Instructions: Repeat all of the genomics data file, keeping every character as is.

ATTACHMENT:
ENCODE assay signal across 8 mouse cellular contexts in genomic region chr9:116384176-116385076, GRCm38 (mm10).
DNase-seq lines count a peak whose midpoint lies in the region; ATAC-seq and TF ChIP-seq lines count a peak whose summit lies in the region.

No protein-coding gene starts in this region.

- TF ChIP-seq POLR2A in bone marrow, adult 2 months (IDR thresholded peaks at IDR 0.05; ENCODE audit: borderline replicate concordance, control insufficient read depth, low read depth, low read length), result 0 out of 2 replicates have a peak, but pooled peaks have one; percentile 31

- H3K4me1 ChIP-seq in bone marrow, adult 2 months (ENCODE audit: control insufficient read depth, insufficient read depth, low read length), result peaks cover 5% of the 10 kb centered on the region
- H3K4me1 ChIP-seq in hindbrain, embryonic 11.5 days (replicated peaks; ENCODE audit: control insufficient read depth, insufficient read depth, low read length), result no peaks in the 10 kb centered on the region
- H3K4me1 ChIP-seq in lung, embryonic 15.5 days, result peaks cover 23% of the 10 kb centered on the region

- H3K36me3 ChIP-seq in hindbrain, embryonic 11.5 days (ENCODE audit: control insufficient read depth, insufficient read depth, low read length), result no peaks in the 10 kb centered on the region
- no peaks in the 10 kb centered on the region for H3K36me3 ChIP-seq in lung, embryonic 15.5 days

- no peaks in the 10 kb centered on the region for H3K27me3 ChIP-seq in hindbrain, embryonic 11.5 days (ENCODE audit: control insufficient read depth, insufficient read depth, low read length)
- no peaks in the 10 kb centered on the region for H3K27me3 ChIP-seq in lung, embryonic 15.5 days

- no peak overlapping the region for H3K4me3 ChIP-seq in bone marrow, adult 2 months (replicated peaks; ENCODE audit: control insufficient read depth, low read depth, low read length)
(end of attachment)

ENCODE assay signal across 8 mouse cellular contexts in genomic region chr9:116384176-116385076, GRCm38 (mm10).
DNase-seq lines count a peak whose midpoint lies in the region; ATAC-seq and TF ChIP-seq lines count a peak whose summit lies in the region.

No protein-coding gene starts in this region.

- TF ChIP-seq POLR2A in bone marrow, adult 2 months (IDR thresholded peaks at IDR 0.05; ENCODE audit: borderline replicate concordance, control insufficient read depth, low read depth, low read length), result 0 out of 2 replicates have a peak, but pooled peaks have one; percentile 31

- H3K4me1 ChIP-seq in bone marrow, adult 2 months (ENCODE audit: control insufficient read depth, insufficient read depth, low read length), result peaks cover 5% of the 10 kb centered on the region
- H3K4me1 ChIP-seq in hindbrain, embryonic 11.5 days (replicated peaks; ENCODE audit: control insufficient read depth, insufficient read depth, low read length), result no peaks in the 10 kb centered on the region
- H3K4me1 ChIP-seq in lung, embryonic 15.5 days, result peaks cover 23% of the 10 kb centered on the region

- H3K36me3 ChIP-seq in hindbrain, embryonic 11.5 days (ENCODE audit: control insufficient read depth, insufficient read depth, low read length), result no peaks in the 10 kb centered on the region
- no peaks in the 10 kb centered on the region for H3K36me3 ChIP-seq in lung, embryonic 15.5 days

- no peaks in the 10 kb centered on the region for H3K27me3 ChIP-seq in hindbrain, embryonic 11.5 days (ENCODE audit: control insufficient read depth, insufficient read depth, low read length)
- no peaks in the 10 kb centered on the region for H3K27me3 ChIP-seq in lung, embryonic 15.5 days

- no peak overlapping the region for H3K4me3 ChIP-seq in bone marrow, adult 2 months (replicated peaks; ENCODE audit: control insufficient read depth, low read depth, low read length)